09 December 2006

The Offence of Religious Festivals

Stimulated by current objections around whether we should celebrate Christmas at all, when this might be offensive to some, John Bell of the Iona Community offered this "Thought for the Day" on BBC Radio 4. (The emphases are mine.)

Thought for the Day, 7 December 2006

John Bell

Today is Thursday, but I don't hear many people objecting. At least I haven't noticed anyone in Glasgow ripping calendars from office walls in protest against the workplace being invaded by a religion which not everyone espouses.

I mean, Thursday celebrates Thor the god of weather and crops. And Thor was the son of Odin or Woden the god of war, education and poetry whose name is honoured every Wodensday or Wednesday. Such revelations tempt me to exclaim, 'By Jove!' But that would offend countless millions who don't want to be reminded that Jove or Jupiter is the god of oaths, treaties and marriages.

It's not just Christmas trees, flashing stars and civic nativity scenes that are suspect. For the sake of linguistic purity we'll have to go the second mile...except that would be quoting Jesus and non-believers would demand we say goodbye (or God be with you) to all that!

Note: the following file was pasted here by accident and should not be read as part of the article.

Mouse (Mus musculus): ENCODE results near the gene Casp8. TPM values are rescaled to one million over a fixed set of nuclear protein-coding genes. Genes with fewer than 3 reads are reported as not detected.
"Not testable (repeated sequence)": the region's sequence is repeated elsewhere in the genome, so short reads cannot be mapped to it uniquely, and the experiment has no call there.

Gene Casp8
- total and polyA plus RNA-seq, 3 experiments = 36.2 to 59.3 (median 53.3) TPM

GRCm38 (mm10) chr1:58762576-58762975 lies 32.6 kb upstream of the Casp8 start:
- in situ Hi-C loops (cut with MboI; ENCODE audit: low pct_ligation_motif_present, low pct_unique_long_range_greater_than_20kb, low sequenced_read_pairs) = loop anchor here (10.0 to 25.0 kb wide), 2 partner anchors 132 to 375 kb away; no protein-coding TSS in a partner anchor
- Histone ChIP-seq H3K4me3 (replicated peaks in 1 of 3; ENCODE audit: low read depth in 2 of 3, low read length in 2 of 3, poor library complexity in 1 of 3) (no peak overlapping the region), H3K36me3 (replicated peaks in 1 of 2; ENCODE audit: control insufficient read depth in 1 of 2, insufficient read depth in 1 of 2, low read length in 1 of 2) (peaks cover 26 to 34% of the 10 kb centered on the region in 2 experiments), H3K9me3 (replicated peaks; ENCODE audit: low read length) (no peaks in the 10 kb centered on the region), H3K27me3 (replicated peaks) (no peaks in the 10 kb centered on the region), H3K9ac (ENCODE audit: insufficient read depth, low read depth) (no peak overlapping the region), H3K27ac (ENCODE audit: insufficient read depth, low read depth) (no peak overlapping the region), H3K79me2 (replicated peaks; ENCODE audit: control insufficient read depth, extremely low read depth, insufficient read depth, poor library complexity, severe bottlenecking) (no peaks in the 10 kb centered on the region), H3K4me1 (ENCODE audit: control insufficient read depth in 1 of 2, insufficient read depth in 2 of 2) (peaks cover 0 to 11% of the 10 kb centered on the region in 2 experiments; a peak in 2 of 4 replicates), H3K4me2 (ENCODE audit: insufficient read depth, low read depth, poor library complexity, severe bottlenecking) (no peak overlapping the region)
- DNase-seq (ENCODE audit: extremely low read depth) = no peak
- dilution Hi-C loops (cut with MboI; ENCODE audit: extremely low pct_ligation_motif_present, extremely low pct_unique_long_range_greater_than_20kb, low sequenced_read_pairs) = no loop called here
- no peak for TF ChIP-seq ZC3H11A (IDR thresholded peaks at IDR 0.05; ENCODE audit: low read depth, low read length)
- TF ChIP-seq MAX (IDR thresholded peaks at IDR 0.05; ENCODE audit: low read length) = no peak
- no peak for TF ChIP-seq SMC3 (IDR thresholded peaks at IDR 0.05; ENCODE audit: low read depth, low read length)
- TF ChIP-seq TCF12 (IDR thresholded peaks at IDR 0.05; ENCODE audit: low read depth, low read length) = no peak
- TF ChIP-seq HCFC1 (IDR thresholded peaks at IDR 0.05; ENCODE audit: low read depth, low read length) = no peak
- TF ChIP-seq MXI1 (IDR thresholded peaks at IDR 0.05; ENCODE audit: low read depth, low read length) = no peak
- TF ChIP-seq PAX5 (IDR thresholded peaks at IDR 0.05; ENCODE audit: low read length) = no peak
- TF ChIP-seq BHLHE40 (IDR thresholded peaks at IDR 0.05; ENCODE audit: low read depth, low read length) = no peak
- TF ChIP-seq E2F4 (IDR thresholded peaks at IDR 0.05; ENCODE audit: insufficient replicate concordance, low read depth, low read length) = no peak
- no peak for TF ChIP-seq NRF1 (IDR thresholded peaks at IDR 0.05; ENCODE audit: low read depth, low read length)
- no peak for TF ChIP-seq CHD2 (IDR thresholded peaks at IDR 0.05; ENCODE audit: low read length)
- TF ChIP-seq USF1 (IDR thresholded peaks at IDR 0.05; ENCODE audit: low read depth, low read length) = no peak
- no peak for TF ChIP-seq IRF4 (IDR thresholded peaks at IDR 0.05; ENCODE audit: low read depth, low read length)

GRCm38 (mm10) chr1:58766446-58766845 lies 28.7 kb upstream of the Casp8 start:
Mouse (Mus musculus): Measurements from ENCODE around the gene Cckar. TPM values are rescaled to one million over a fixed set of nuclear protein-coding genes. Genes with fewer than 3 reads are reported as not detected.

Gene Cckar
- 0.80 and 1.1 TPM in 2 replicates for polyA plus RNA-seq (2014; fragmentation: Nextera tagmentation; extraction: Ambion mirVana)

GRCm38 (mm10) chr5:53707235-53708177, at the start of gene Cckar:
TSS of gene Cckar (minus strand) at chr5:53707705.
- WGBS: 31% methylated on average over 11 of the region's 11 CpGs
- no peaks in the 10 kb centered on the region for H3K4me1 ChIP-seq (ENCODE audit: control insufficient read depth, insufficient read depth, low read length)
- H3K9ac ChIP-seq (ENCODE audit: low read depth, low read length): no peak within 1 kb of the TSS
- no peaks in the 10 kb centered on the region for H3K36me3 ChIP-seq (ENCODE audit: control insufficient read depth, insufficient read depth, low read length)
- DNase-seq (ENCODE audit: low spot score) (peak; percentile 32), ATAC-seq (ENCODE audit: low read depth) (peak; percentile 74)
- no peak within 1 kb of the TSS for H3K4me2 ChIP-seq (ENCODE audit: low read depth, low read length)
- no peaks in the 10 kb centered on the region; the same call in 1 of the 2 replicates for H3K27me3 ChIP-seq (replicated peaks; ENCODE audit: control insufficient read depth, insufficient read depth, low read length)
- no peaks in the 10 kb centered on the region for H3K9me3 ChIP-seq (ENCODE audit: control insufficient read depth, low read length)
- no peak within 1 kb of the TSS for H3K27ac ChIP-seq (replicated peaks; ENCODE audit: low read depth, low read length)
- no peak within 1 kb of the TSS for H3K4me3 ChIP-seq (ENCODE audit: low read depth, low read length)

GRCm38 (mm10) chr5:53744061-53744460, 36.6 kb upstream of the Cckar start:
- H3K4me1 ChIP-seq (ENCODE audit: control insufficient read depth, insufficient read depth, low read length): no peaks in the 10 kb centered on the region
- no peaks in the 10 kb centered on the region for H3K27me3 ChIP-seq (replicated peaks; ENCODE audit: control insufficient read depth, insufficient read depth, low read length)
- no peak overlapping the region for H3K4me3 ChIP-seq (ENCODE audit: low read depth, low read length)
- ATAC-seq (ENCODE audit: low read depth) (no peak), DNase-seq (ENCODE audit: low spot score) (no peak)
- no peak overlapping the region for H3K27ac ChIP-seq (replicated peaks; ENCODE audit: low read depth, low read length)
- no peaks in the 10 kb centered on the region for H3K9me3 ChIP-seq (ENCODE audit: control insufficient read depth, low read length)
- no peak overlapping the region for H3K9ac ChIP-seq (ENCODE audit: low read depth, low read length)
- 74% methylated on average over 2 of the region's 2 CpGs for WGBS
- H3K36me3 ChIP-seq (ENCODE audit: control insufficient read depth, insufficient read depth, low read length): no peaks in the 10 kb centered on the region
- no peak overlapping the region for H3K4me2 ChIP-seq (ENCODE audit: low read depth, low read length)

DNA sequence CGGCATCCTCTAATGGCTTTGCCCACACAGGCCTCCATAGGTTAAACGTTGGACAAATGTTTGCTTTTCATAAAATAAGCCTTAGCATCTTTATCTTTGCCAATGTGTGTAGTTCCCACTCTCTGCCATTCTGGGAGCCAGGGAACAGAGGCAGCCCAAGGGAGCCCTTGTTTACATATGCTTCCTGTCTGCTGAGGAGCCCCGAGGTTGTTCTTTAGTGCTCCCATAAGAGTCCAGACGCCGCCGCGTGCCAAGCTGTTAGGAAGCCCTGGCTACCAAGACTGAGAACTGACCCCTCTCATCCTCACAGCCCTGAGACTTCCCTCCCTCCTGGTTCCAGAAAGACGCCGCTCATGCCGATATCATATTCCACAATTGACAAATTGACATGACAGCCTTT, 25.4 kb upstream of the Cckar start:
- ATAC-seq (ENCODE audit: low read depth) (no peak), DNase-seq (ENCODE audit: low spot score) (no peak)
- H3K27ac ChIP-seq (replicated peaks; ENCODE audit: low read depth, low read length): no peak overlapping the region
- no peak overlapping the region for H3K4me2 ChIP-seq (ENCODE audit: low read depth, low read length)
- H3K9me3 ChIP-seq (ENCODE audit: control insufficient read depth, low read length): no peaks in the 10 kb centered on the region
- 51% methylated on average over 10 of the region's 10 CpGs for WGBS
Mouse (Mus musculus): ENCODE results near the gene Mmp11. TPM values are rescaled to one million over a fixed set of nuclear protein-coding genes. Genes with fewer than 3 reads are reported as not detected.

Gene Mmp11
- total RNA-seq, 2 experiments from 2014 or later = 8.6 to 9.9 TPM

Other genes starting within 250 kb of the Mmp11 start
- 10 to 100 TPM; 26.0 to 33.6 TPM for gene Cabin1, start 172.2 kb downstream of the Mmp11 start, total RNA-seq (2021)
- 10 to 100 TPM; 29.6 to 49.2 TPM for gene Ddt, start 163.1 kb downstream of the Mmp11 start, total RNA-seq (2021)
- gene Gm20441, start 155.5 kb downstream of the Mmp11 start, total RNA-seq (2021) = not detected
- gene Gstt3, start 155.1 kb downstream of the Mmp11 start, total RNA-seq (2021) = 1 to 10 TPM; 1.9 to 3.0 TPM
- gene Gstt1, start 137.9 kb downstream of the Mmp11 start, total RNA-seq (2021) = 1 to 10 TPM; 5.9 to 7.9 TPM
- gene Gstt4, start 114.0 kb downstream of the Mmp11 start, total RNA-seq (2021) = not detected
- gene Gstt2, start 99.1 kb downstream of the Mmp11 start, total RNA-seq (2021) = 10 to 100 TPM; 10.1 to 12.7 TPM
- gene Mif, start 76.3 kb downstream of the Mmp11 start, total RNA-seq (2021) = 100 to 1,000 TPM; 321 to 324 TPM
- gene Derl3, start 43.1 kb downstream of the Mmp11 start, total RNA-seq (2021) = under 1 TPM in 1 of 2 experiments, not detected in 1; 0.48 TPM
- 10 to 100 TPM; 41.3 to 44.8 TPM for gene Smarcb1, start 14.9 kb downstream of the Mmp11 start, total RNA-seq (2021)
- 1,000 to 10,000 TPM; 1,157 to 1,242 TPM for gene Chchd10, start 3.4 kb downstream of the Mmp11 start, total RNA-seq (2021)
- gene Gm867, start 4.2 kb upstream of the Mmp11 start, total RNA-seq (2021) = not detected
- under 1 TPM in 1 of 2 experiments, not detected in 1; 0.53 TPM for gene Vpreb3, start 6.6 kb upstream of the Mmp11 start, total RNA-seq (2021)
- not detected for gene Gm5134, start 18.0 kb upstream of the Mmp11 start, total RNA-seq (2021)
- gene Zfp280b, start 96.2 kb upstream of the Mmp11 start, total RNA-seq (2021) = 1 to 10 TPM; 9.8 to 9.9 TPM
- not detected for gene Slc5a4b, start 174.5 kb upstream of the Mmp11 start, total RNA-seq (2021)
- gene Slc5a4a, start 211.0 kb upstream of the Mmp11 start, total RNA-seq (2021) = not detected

If you think this is an allusion to the annual displacement activity of taking Christ out of Christmas, you're dead right. But it's not because Christmas needs to preserved as the prime opportunity for the churches to engage in furtive evangelism via Bing Crosby's voice and charity greeting cards. No, I would want to defend Christmas as I'd defend Hanukkah or Ramadan or any comparable religious festival of a celebratory nature. For it seems to me that they have a humanitarian potential in reminding us of realities such as love, justice and generosity which transcend mundaneness and ego-centricity. And I believe that such festivals, which can include and enhance the lives of believers and non-believers alike, are increasingly necessary as the economies of the western world offer an alternative and much more sinister pantheon of deities for honouring.

Some of these deities hide behind advertised products I would not be allowed to mention here on air, but if I ask who comes to mind when I speak of fulfilment through eating fast foods, or success through having brand named clothing, you'll know the kind allurement I'm referring to. And you might also recognise that encouraging people to believe that having is more important than being is a much more socially exclusive activity than erecting a Christmas tree or hanging up tinsel.

To speak from a purely Christian perspective, a festival like Christmas which is centred on peace, humility and generosity is hardly a threat to a profit-driven secular society which can fund a foreign war but cannot eradicate child poverty. It is not a threat, but it might be a corrective.

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